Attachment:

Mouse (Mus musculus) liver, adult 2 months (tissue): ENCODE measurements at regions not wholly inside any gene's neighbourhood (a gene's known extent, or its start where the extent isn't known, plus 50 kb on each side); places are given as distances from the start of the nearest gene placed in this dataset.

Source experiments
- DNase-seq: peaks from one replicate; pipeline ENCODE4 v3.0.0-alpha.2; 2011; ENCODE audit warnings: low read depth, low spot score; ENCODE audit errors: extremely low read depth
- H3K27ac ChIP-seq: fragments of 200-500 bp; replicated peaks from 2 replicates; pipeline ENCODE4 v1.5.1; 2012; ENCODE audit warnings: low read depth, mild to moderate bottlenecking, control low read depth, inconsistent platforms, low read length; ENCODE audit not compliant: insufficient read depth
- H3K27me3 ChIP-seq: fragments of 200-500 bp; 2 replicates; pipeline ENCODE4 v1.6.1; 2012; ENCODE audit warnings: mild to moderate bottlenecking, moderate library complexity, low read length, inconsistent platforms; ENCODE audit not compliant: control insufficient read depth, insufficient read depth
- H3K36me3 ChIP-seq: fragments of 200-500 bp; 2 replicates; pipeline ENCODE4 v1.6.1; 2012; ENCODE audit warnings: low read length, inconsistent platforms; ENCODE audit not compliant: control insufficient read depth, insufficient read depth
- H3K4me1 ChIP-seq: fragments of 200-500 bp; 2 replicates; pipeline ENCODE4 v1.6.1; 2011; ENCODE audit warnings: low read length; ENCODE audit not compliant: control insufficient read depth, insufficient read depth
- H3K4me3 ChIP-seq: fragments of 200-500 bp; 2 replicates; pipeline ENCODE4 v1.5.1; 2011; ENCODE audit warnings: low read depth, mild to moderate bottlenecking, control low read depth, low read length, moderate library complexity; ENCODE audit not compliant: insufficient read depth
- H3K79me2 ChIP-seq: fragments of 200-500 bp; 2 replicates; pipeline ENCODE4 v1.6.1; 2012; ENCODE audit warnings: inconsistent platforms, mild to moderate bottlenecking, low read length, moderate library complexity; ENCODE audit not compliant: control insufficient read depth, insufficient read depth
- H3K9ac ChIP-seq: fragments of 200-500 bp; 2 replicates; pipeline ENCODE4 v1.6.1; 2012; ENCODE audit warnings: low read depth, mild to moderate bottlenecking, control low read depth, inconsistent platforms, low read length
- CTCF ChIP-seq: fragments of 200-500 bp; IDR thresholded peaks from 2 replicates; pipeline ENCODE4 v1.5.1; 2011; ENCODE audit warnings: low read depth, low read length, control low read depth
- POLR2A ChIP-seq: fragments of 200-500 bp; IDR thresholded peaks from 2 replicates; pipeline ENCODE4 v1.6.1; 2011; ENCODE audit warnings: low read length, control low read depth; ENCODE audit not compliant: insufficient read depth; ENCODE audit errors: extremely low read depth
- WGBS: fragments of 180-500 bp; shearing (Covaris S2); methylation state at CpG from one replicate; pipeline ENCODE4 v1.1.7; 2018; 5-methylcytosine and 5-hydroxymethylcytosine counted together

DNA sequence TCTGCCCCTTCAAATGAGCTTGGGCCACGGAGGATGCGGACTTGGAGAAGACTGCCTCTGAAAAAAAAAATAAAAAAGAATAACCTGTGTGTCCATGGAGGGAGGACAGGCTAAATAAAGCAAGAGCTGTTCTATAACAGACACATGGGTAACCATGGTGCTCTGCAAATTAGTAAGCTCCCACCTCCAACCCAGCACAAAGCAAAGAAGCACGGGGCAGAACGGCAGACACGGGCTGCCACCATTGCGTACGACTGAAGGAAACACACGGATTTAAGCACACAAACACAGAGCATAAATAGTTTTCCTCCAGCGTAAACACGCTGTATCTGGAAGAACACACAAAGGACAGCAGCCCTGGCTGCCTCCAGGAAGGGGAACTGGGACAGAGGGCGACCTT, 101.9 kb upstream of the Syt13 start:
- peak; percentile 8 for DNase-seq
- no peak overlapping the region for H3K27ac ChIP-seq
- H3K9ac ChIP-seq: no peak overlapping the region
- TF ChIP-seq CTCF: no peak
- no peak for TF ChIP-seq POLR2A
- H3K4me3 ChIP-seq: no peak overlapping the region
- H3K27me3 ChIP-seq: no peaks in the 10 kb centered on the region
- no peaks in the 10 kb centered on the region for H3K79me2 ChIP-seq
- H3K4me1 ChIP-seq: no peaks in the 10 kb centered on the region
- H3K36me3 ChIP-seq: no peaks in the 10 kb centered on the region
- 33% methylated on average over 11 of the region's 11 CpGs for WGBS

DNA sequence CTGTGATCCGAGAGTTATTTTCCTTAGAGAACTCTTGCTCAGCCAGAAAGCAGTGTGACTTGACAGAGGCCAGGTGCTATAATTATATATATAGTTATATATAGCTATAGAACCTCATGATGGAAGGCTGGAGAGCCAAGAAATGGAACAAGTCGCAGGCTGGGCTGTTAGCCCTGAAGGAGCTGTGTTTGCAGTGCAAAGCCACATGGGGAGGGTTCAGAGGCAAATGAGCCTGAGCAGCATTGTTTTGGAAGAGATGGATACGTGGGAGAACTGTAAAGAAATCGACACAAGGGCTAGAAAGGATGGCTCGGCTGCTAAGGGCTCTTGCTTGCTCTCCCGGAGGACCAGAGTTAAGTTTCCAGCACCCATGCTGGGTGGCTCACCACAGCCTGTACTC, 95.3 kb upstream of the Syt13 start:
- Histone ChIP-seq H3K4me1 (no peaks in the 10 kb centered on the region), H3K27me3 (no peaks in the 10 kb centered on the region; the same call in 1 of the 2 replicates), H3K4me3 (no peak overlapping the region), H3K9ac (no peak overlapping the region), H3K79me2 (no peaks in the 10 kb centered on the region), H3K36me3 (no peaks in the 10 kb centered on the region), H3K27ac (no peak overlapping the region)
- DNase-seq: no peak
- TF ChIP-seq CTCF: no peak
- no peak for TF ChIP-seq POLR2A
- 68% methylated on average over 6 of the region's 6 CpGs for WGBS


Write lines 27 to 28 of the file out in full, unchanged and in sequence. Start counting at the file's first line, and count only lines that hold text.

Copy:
- Histone ChIP-seq H3K4me1 (no peaks in the 10 kb centered on the region), H3K27me3 (no peaks in the 10 kb centered on the region; the same call in 1 of the 2 replicates), H3K4me3 (no peak overlapping the region), H3K9ac (no peak overlapping the region), H3K79me2 (no peaks in the 10 kb centered on the region), H3K36me3 (no peaks in the 10 kb centered on the region), H3K27ac (no peak overlapping the region)
- DNase-seq: no peak